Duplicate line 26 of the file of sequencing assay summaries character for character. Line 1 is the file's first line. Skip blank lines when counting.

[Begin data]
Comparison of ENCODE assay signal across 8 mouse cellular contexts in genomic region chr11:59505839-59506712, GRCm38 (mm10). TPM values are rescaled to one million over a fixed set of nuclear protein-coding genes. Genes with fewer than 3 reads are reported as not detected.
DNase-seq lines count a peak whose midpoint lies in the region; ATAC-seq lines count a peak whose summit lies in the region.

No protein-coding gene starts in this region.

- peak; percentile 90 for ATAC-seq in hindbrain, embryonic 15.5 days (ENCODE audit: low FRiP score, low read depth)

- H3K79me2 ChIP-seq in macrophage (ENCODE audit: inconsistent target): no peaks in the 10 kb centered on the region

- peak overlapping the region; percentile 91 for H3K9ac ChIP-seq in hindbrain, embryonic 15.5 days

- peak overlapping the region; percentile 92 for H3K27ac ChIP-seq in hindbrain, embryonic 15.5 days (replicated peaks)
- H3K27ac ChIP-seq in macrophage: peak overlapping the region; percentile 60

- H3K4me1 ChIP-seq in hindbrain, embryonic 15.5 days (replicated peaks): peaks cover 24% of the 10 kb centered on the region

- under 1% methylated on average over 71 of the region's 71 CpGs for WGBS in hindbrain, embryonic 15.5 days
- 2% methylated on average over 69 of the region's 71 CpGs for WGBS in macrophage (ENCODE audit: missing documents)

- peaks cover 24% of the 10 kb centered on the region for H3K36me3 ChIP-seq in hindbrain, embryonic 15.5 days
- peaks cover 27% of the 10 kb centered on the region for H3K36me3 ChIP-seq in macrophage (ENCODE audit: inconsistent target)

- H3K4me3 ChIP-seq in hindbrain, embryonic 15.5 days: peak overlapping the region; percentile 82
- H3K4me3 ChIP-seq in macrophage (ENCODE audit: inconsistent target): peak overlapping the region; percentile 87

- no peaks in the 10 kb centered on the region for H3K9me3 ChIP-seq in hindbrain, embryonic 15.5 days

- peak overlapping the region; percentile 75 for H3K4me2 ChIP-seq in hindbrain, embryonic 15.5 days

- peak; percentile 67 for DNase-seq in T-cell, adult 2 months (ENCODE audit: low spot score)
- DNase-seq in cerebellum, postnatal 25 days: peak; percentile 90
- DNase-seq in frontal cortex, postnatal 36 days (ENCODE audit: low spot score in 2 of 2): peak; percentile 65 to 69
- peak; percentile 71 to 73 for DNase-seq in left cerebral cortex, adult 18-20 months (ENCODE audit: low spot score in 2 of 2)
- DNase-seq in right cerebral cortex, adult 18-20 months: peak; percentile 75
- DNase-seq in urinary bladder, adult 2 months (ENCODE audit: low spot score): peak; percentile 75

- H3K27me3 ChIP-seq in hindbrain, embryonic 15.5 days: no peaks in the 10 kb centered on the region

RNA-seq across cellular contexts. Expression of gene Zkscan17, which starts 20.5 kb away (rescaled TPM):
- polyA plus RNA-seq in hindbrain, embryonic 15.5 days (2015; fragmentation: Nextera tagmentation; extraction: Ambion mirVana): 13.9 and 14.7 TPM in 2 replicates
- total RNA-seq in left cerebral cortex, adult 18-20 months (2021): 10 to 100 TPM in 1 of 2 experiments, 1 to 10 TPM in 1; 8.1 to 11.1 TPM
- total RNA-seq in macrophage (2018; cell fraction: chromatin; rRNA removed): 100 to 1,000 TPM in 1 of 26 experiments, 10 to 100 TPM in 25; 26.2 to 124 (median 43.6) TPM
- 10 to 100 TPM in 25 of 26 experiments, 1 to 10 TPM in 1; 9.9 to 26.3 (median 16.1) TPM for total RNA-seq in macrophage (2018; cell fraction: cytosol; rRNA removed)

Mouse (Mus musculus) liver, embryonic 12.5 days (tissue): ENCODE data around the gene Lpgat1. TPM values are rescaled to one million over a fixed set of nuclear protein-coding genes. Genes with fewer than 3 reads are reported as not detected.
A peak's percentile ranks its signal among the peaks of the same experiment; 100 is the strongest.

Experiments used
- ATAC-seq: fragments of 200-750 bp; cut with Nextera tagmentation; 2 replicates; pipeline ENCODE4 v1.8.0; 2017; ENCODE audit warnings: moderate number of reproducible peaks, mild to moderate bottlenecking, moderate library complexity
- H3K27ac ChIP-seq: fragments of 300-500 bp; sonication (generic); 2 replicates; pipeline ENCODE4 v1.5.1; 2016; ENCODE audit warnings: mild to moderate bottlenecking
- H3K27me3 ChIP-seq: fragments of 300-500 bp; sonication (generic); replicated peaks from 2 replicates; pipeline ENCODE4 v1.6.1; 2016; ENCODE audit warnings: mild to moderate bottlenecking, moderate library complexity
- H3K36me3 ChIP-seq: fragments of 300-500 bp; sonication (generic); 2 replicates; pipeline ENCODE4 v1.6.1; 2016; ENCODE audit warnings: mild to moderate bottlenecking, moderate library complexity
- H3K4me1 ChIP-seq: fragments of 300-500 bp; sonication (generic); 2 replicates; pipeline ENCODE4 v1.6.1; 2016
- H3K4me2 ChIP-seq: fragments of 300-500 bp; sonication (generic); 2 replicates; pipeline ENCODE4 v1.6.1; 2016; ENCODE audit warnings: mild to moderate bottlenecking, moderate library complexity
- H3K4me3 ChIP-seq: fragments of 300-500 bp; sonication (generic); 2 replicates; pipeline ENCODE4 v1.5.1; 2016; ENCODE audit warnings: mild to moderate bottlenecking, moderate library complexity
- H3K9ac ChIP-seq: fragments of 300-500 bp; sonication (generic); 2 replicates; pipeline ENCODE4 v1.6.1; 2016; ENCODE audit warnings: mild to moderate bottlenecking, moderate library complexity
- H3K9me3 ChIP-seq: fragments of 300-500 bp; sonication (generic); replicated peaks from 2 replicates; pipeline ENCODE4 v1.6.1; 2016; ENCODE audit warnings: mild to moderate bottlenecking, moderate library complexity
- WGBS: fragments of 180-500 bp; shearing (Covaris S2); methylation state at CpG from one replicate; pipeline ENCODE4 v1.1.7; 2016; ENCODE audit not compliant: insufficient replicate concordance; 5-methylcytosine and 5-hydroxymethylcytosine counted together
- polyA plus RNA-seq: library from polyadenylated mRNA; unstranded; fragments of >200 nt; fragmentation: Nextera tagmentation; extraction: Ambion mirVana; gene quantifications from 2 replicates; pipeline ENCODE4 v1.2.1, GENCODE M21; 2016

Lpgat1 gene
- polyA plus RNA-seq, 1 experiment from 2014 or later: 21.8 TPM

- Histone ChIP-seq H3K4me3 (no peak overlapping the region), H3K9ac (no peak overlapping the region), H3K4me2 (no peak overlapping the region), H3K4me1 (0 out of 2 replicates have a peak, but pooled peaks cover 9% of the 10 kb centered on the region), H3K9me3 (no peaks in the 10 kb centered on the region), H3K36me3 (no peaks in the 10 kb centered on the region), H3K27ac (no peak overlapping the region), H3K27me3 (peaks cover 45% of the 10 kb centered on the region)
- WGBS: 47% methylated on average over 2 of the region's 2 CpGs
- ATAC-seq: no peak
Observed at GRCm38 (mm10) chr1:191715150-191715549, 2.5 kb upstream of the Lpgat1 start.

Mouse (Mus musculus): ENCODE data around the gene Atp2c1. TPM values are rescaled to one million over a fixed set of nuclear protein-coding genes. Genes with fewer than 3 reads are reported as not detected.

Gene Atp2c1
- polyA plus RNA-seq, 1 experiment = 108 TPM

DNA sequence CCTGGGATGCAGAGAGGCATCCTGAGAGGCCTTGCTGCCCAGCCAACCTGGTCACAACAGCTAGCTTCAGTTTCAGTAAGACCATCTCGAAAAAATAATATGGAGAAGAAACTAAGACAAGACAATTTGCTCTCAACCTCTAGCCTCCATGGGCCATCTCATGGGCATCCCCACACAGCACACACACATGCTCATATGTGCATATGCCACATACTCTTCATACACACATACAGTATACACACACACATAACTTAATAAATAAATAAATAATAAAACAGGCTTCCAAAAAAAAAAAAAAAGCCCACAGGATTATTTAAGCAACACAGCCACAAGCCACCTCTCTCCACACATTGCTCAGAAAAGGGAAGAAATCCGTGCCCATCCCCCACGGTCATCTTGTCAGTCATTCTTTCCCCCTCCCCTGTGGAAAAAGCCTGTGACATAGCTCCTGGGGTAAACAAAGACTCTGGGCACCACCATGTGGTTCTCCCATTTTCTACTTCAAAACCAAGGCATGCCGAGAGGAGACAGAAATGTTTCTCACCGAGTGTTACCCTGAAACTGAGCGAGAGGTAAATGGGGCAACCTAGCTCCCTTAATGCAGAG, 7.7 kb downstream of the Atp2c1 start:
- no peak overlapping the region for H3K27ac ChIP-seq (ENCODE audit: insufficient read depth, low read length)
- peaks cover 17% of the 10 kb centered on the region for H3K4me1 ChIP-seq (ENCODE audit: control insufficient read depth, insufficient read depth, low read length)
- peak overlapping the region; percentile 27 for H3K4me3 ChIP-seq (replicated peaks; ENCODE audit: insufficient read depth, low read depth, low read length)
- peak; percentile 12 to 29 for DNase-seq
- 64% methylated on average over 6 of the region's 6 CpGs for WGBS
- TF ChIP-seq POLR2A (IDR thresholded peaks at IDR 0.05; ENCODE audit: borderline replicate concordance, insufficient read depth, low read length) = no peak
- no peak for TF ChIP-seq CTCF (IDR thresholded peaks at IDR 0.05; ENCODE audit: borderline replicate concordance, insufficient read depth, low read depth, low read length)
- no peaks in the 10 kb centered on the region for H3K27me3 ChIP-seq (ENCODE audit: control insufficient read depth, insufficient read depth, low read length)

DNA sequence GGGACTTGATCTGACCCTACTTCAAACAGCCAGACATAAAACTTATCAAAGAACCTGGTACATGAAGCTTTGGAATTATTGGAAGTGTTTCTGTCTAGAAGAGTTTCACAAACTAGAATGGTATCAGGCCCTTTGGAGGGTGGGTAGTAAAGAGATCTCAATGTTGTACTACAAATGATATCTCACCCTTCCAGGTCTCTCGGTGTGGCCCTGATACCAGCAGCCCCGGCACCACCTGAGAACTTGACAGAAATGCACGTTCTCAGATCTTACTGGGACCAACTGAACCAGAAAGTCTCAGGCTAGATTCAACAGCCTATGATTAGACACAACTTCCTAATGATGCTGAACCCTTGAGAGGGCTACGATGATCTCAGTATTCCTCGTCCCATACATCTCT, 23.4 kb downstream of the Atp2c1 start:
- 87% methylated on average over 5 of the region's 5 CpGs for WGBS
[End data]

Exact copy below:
- polyA plus RNA-seq in hindbrain, embryonic 15.5 days (2015; fragmentation: Nextera tagmentation; extraction: Ambion mirVana): 13.9 and 14.7 TPM in 2 replicates